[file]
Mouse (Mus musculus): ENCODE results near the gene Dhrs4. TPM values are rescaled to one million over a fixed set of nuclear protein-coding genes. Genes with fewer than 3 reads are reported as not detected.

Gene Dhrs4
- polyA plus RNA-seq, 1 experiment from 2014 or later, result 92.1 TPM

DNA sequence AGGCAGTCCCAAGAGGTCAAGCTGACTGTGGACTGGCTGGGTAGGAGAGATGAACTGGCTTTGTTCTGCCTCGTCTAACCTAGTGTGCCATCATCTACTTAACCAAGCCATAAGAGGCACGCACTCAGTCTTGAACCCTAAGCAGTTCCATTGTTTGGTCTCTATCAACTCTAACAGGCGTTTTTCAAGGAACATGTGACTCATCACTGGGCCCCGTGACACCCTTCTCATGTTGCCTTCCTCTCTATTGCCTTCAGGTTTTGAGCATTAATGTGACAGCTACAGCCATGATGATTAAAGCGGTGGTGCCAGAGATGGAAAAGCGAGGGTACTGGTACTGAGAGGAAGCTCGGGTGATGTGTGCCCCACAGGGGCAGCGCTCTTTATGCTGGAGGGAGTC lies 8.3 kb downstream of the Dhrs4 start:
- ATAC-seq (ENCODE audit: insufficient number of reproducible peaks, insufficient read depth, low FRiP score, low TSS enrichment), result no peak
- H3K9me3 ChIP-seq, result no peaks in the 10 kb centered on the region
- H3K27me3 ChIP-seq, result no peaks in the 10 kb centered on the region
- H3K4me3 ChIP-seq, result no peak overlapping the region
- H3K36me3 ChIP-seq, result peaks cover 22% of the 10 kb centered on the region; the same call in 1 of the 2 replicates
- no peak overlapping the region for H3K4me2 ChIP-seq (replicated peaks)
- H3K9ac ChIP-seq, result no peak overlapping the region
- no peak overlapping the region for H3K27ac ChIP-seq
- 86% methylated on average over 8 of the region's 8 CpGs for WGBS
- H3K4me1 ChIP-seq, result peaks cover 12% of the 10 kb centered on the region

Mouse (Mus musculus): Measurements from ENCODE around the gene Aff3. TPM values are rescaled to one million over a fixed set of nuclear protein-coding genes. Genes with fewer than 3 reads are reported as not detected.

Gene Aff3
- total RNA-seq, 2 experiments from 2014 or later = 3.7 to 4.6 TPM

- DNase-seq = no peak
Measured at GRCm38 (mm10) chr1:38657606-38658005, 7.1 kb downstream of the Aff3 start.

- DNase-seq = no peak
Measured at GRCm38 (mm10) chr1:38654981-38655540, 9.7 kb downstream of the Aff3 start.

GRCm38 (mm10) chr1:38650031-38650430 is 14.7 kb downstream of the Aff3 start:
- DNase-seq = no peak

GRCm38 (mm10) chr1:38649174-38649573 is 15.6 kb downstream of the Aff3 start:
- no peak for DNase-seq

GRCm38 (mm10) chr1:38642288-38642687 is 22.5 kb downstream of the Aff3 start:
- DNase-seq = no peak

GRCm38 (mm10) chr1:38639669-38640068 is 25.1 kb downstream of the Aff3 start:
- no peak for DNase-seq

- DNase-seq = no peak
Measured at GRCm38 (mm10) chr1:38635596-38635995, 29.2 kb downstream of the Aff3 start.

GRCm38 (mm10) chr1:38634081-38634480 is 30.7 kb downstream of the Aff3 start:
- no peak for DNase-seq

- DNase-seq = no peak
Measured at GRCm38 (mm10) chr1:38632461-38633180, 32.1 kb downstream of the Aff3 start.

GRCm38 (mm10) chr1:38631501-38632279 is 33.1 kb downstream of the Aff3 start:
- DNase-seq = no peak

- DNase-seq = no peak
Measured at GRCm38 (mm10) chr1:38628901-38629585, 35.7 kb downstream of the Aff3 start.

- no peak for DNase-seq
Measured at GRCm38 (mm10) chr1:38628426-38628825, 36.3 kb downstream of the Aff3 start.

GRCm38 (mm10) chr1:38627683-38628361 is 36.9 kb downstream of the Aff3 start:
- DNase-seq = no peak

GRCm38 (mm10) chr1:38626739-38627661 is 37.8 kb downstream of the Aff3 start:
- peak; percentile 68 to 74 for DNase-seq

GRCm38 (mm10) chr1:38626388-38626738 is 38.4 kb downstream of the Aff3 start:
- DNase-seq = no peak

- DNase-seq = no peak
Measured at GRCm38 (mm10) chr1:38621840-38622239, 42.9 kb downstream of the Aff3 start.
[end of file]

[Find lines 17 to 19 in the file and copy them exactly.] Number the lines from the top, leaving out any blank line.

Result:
- total RNA-seq, 2 experiments from 2014 or later = 3.7 to 4.6 TPM

- DNase-seq = no peak
Measured at GRCm38 (mm10) chr1:38657606-38658005, 7.1 kb downstream of the Aff3 start.